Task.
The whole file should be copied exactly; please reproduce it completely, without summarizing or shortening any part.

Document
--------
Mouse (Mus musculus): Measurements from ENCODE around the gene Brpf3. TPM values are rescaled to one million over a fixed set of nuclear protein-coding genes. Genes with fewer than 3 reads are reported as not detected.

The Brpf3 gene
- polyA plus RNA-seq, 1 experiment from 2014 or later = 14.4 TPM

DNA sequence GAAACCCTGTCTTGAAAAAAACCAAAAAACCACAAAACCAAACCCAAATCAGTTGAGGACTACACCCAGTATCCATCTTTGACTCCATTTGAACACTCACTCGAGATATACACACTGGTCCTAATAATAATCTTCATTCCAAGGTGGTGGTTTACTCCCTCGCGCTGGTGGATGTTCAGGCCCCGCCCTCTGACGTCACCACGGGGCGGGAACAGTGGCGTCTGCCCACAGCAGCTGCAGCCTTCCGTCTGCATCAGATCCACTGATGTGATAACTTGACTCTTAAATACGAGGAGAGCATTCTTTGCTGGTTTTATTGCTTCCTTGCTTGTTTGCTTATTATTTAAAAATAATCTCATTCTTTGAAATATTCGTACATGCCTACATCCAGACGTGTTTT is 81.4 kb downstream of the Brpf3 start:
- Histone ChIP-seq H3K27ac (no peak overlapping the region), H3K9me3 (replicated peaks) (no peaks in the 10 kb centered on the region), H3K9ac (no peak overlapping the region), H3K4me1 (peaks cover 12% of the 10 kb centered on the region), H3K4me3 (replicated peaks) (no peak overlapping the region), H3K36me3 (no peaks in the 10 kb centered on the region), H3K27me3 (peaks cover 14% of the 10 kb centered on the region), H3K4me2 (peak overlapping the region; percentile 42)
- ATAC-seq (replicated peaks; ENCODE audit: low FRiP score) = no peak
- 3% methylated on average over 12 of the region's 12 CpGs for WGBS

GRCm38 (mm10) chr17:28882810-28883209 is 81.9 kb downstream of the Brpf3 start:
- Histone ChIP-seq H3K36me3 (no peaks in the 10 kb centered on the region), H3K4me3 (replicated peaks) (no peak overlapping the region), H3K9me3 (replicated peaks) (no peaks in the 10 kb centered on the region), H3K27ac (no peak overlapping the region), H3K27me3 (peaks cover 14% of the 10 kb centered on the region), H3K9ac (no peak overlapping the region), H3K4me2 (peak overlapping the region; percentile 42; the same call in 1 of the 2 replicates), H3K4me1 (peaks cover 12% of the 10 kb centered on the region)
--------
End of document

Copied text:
Mouse (Mus musculus): Measurements from ENCODE around the gene Brpf3. TPM values are rescaled to one million over a fixed set of nuclear protein-coding genes. Genes with fewer than 3 reads are reported as not detected.

The Brpf3 gene
- polyA plus RNA-seq, 1 experiment from 2014 or later = 14.4 TPM

DNA sequence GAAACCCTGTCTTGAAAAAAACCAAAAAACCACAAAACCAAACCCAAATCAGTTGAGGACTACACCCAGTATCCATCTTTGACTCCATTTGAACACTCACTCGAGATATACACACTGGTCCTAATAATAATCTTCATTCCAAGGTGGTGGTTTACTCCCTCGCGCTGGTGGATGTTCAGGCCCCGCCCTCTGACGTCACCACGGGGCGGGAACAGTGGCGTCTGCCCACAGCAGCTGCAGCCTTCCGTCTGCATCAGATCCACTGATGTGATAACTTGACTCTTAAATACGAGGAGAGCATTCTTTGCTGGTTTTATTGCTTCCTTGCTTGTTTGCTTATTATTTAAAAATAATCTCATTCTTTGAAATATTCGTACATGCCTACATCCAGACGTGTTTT is 81.4 kb downstream of the Brpf3 start:
- Histone ChIP-seq H3K27ac (no peak overlapping the region), H3K9me3 (replicated peaks) (no peaks in the 10 kb centered on the region), H3K9ac (no peak overlapping the region), H3K4me1 (peaks cover 12% of the 10 kb centered on the region), H3K4me3 (replicated peaks) (no peak overlapping the region), H3K36me3 (no peaks in the 10 kb centered on the region), H3K27me3 (peaks cover 14% of the 10 kb centered on the region), H3K4me2 (peak overlapping the region; percentile 42)
- ATAC-seq (replicated peaks; ENCODE audit: low FRiP score) = no peak
- 3% methylated on average over 12 of the region's 12 CpGs for WGBS

GRCm38 (mm10) chr17:28882810-28883209 is 81.9 kb downstream of the Brpf3 start:
- Histone ChIP-seq H3K36me3 (no peaks in the 10 kb centered on the region), H3K4me3 (replicated peaks) (no peak overlapping the region), H3K9me3 (replicated peaks) (no peaks in the 10 kb centered on the region), H3K27ac (no peak overlapping the region), H3K27me3 (peaks cover 14% of the 10 kb centered on the region), H3K9ac (no peak overlapping the region), H3K4me2 (peak overlapping the region; percentile 42; the same call in 1 of the 2 replicates), H3K4me1 (peaks cover 12% of the 10 kb centered on the region)